Twitter, Facebook could confuse your moral compass
They might keep you socially happy in the cyberspace, but in real life, social networking sites like Twitter and Facebook harm people's moral values, as they don''t allow time for compassion or admiration, warn scientists.india Updated: Apr 14, 2009 18:14 IST
They might keep you socially happy in the cyberspace, but in real life, social networking sites like Twitter and Facebook harm people's moral values, as they don''t allow time for compassion or admiration, warn scientists.
According to a study from a neuroscience group led by corresponding author Antonio Damasio, director of the Brain and Creativity Institute at the University of Southern California, emotions linked to our moral sense awaken slowly in the mind.
The finding suggests that digital media culture may be better suited to some mental processes than others.
"For some kinds of thought, especially moral decision-making about other people's social and psychological situations, we need to allow for adequate time and reflection," said first author Mary Helen Immordino-Yang.
Humans can sort information very quickly and can respond in fractions of seconds to signs of physical pain in others.
Admiration and compassion-two of the social emotions that define humanity-take much longer, Damasio's group found.
The study will appear next week in Proceedings of the National Academy of Sciences Online Early Edition.
"Damasio's study has extraordinary implications for the human perception of events in a digital communication environment," said media scholar Manuel Castells, holder of the Wallis Annenberg Chair of Communication Technology and Society at USC.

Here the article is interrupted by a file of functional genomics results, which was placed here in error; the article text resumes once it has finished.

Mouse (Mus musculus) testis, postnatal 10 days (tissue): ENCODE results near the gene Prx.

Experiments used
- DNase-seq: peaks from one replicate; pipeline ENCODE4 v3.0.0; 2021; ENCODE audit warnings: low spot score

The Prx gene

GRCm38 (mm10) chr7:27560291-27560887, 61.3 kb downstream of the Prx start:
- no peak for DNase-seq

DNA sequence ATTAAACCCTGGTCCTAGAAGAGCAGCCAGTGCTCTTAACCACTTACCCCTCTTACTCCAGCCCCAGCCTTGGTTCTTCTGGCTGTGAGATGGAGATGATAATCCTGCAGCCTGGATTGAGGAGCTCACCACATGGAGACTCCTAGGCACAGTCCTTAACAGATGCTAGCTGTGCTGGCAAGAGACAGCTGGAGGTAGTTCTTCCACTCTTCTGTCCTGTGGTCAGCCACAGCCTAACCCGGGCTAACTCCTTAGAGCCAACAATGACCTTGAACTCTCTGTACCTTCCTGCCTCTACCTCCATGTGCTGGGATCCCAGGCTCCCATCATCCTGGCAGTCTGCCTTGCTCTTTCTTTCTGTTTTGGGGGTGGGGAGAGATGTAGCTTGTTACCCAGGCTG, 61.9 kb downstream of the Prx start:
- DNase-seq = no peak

"Lasting compassion in relationship to psychological suffering requires a level of persistent, emotional attention," the expert added.
To reach the conclusion, study's authors used compelling, real-life stories to induce admiration for virtue or skill, or compassion for physical or social pain, in 13 volunteers (the emotion felt was verified through a careful protocol of pre- and post-imaging interviews).
Brain imaging showed that the volunteers needed six to eight seconds to fully respond to stories of virtue or social pain. However, once awakened, the responses lasted far longer than the volunteers' reactions to stories focused on physical pain.
The study raises questions about the emotional cost-particularly for the developing brain-of heavy reliance on a rapid stream of news snippets obtained through television, online feeds or social networks such as Twitter.
"If things are happening too fast, you may not ever fully experience emotions about other people's psychological states and that would have implications for your morality," Immordino- Yang said.